Cultured Meat: USA is the great pioneer
Cultured Meat

USA is the great pioneer

BlueNalu, BlueNalu
Looks and tastes like fish fillet, but comes from a fermenter. The products of the US company BlueNalu are soon to be launched on the market.
Looks and tastes like fish fillet, but comes from a fermenter. The products of the US company BlueNalu are soon to be launched on the market.

UNITED KINGDOM, Camebridge. UK market research firm IDTechEx reviews progress in bringing lab-grown meat to market in a recent study.

Cultured meat could largely replace conventional meat production in the coming years. At least, that is the hope of those investors who are investing in the ever-growing number of projects. However, the British market research and consulting firm IDTechEx is putting the brakes on euphoria - as far as short-term prospects are concerned. The authors of the study point out that Singapore is the only country in which meat produced from cell reproduction can be sold. The chicken nuggets of the US manufacturer Eat Just have been offered in a restaurant since the beginning of 2021. Among investors, the lab meat pioneers nevertheless enjoy great interest. Since 2015, dozens of startups have been backed by investors with € 600 mill. IDTechEx expects Cultured Meat to have a turnover potential of one trillion euros in the long term.

US firms attract most capital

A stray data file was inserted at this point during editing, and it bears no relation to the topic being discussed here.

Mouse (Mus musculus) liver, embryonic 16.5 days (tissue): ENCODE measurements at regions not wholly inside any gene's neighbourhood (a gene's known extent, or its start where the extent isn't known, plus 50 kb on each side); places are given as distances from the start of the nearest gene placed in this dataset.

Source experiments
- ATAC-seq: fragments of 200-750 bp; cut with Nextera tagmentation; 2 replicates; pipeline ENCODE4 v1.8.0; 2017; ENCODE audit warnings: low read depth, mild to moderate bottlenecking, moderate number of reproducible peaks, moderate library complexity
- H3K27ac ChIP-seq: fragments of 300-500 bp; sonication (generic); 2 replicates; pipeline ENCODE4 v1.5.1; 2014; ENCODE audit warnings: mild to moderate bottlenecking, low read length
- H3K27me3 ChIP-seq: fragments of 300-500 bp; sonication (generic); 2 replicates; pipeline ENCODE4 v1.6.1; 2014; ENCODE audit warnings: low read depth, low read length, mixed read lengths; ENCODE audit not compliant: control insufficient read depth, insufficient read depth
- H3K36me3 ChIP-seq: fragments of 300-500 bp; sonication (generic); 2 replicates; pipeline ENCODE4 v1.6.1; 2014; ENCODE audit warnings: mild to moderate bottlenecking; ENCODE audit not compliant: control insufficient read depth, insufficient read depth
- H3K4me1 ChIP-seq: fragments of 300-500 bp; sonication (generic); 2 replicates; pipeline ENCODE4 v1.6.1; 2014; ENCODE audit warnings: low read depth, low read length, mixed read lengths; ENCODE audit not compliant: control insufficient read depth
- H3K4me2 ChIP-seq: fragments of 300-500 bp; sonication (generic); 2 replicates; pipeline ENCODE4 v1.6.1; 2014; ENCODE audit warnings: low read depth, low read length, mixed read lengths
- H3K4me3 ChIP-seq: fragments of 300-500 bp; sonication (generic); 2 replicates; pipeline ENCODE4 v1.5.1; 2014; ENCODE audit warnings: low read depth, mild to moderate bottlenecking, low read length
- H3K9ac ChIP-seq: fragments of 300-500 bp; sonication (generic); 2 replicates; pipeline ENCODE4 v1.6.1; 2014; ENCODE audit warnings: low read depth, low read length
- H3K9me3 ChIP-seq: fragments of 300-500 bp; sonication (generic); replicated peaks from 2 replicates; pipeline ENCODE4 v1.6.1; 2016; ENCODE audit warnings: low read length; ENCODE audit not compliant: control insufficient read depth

There are now companies working on Cultured Meat production on every continent. 40% of the companies come from North America, mainly from the USA. Among the best known are Eat Just, Upside Foods (previously Memphis Meats) and BlueNalu. The region also attracts the most capital, with 57% of global investment flowing to North America, he said. Investors' enthusiasm is due in part to the growing popularity of meat alternatives in the US, he said. The lavish capital resources mean that North American cultured meat companies are among the most developed, he said. For example, BlueNalu, a producer of cell-cultured seafood, is building a 40,000-square-foot pilot plant in San Diego. The goal is to bring product to the US market this year, he said.


North America could become the second region where cultured meat may be sold. The study reports speculation that approval of cell-cultured seafood is imminent. For imitation seafood, the regulatory hurdles are lower, it said, because the Food and Drug Administration (FDA) is solely responsible for approving it. In the case of cultured meat, which is produced from cells of farm animals such as chicken, pork or beef, the US Department of Agriculture(USDA) is also involved, which makes the approval process more complex.

At present, the potential market launches are still rumours, the authors of the study emphasise. There are no official announcements yet to suggest cultured meat could be available in stores and restaurants in the US anytime soon, they say. However, approval in the U.S. would be huge for the cultured-meat industry and would likely bring a flood of fresh capital into the field. In addition, such a decision would affect approval processes in other regions.